by Claire LaZebnik
Published on March 28, 2017 by HMH Books for Young Readers
Genres: Contemporary, Young Adult
Things Chloe knew: Her sister, Ivy, was lonely. Ethan was a perfect match. Ethan’s brother, David, was an arrogant jerk.
Things Chloe should have known: Setups are complicated. Ivy can make her own decisions. David may be the only person who really gets Chloe.
Meet Chloe Mitchell, a popular Los Angeles girl who’s decided that her older sister, Ivy, who’s on the autism spectrum, could use a boyfriend. Chloe already has someone in mind: Ethan Fields, a sweet, movie-obsessed boy from Ivy’s special needs class.
Chloe would like to ignore Ethan’s brother, David, but she can’t—Ivy and Ethan aren’t comfortable going out on their own, so Chloe and David have to tag along. Soon Chloe, Ivy, David, and Ethan form a quirky and wholly lovable circle. And as the group bonds over frozen-yogurt dates and movie nights, Chloe is forced to confront her own romantic choices—and the realization that it’s okay to be a different kind of normal.
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I was expecting more of a romance. Simply based on the synopsis, I thought it would take center stage for this story in terms of the main plot but I found that wasn’t the case and I can’t say the story was necessarily lacking because of it but I couldn’t get into it.
Contemporaries are always hit or miss for me. Usually, I don’t mind contemporary romances as much since I read romances pretty often and it’s a theme that I can connect to while reading. Which is why I thought I’d like Things I Should Have Known more than I actually did.
This just wasn’t the right book for me.
Briefly touching on that romance bit, I felt it was kind of forced at times but at others just… not really there. It takes a while to really get into it and by that point I kind of lost interest.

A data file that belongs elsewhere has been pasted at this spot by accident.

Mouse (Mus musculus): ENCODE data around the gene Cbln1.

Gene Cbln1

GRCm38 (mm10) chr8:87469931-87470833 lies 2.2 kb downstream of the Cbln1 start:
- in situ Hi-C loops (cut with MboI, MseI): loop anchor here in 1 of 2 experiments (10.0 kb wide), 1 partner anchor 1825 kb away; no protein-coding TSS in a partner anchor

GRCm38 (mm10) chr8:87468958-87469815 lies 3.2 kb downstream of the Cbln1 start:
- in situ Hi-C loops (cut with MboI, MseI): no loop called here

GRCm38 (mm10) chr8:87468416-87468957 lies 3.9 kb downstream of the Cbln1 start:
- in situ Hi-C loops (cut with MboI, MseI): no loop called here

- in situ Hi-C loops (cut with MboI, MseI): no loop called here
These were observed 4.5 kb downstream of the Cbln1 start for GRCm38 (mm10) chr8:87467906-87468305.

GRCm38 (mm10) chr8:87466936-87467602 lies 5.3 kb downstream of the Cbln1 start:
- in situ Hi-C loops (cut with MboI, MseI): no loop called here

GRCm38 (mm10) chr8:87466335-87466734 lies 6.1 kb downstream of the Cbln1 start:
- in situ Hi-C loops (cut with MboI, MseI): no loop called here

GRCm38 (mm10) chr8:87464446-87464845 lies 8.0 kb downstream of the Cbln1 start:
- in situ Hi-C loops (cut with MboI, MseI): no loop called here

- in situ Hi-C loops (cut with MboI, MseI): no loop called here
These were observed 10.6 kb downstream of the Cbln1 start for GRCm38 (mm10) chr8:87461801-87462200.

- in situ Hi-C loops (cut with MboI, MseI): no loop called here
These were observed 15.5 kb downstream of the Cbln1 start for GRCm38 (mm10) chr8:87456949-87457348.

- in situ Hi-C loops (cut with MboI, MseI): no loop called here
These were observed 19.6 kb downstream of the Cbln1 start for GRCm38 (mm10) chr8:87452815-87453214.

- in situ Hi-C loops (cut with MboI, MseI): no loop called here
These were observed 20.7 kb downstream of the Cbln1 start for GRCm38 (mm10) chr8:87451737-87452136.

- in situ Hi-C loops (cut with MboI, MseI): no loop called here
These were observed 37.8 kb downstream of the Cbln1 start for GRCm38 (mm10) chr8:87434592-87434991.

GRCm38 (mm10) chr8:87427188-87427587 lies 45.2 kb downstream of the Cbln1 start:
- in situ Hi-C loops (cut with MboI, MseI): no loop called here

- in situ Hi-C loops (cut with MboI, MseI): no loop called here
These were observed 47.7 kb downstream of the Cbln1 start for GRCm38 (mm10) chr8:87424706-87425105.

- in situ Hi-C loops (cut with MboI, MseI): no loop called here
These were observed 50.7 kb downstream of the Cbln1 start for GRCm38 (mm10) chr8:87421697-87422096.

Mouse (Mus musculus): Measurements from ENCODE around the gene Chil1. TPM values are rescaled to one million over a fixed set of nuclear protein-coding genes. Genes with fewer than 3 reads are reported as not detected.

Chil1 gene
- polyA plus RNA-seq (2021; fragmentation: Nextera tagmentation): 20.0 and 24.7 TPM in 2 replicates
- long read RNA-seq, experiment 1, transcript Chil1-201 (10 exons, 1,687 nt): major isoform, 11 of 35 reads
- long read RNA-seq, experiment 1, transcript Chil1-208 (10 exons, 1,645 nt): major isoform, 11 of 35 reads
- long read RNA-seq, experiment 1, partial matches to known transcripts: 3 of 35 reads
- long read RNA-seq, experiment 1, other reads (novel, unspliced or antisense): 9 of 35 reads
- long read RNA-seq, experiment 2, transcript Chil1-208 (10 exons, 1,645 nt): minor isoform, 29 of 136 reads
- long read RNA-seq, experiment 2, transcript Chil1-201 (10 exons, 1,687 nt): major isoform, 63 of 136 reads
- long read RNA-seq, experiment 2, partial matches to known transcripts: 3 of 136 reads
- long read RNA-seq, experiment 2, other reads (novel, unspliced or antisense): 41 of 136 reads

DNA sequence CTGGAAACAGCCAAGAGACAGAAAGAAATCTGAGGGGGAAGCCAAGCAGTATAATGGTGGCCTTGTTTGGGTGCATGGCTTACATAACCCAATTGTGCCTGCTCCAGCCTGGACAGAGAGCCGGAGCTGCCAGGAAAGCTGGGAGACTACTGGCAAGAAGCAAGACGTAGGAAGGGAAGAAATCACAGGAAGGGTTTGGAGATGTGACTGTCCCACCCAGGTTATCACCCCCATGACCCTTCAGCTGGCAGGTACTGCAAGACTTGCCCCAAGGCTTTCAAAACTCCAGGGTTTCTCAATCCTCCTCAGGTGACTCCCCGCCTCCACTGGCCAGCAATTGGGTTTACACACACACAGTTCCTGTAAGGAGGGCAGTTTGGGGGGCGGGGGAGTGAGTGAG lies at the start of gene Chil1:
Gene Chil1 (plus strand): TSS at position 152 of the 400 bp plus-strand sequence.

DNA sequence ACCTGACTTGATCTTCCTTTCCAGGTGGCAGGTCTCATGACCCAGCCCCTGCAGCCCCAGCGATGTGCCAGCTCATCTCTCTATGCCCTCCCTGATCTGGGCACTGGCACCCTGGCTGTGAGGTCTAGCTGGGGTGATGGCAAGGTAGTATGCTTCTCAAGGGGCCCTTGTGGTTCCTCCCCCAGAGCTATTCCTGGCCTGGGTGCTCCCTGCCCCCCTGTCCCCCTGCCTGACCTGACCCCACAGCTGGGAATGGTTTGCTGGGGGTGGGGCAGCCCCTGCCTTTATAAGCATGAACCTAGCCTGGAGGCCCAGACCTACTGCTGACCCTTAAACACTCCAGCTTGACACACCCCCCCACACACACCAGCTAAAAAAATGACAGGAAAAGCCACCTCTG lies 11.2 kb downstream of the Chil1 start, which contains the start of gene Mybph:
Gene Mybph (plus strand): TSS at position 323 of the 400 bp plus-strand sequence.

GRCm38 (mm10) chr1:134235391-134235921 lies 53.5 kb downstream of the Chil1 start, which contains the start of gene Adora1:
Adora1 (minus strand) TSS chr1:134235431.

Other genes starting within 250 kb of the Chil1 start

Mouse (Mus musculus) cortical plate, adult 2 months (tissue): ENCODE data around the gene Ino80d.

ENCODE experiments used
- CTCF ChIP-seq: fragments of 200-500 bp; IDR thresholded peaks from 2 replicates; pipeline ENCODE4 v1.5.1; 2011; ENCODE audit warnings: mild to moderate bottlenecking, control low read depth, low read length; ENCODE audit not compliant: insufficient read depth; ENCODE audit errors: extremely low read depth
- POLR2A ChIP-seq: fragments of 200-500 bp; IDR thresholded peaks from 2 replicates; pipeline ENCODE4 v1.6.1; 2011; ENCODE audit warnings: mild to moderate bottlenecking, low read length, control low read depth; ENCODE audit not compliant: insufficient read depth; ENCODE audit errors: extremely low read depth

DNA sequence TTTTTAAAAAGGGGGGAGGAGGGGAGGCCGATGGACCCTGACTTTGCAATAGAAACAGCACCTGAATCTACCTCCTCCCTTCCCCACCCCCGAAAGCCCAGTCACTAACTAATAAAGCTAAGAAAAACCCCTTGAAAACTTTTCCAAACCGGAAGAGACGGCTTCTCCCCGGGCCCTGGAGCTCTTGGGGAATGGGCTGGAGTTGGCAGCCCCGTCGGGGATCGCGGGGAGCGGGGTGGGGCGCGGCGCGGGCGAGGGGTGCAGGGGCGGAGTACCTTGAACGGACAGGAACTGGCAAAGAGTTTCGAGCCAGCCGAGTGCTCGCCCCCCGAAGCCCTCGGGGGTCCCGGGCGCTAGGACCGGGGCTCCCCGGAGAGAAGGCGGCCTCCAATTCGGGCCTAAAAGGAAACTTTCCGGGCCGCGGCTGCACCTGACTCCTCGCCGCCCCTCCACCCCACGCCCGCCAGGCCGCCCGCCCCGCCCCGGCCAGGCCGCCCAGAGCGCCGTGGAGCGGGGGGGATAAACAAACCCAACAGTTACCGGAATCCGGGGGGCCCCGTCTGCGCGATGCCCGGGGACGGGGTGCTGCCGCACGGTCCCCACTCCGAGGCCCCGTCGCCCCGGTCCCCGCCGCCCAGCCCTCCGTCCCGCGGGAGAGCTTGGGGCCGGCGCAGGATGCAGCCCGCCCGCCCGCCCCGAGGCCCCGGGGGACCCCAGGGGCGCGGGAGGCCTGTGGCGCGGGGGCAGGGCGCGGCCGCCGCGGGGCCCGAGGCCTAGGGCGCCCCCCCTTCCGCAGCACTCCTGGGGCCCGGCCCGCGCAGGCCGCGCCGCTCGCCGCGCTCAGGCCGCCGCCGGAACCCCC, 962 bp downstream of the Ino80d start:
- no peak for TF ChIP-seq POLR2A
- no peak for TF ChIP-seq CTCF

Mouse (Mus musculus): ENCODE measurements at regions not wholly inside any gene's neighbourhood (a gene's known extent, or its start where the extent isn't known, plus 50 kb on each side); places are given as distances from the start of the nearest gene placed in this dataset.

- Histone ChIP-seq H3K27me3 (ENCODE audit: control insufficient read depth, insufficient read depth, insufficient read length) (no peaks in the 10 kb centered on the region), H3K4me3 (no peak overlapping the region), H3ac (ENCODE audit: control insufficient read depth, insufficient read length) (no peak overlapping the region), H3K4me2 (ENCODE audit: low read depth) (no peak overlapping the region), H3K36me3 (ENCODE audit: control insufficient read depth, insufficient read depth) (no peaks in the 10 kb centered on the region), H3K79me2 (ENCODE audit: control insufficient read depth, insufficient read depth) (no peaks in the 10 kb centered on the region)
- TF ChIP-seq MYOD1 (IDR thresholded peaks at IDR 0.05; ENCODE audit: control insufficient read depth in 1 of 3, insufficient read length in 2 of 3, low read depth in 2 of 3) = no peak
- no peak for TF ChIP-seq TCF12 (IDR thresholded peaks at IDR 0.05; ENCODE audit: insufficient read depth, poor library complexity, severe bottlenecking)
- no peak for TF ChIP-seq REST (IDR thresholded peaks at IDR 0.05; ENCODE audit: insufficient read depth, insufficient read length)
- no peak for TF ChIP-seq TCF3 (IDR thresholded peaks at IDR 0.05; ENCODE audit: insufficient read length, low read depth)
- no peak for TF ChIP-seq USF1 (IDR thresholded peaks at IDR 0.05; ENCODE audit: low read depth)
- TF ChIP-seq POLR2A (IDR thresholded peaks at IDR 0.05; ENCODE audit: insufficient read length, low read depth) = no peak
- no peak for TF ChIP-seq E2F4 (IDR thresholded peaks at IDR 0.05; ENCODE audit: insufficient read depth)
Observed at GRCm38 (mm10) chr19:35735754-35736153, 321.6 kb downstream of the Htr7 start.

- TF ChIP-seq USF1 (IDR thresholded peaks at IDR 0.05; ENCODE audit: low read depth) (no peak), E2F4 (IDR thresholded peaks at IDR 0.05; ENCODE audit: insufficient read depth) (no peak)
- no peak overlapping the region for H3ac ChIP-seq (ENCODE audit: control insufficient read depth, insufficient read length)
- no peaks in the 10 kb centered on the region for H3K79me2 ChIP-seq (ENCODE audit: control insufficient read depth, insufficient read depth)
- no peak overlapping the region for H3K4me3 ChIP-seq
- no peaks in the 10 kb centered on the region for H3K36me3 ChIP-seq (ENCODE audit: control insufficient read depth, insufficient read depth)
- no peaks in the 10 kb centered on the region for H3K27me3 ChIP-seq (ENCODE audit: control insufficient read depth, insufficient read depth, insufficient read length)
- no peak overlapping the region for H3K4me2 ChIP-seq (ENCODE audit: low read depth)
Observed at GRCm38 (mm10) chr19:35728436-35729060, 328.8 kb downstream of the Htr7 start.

But I definitely think it’s the right book for other readers and though the romance and my connection to the story wasn’t really present, there were a lot of amazing relationships between siblings and friends. I don’t have personal experience and can’t attest to the authenticity of this story and the experiences the characters go through as being siblings of characters with autism, it felt authentic. Real. Grounded. Obviously I wouldn’t say this is a good representation of autism for everyone on the spectrum because a) I don’t have the experience to warrant a statement like that, and b) as far as I’ve heard it’s different for everyone, much like most things are. But I think it represents these characters and their experiences well.
Now while the characters were beautiful in their connections to each other, I can’t say I was a huge fan of Chloe. She just kind of annoyed me? And with her perspective dominating it meant slogging through the slower sections of the book a bit harder. But I think that comes down to the writing too, which I wasn’t a big fan of. It’s a personal preference, just not a style that clicked with me. Might be because of the genre and I’m just not well-read enough to appreciate it but I couldn’t bring myself to really get into it.
I think this book is wonderfully diverse and addresses topics that I haven’t read about before, which was a really cool experience for me as a reader. Unfortunately, as a reader I’m also reading for entertainment/enjoyment and while certain elements of this book were great, it wasn’t the book for me. But I would definitely recommend anyone who’s added it to their TBRs to still check it out!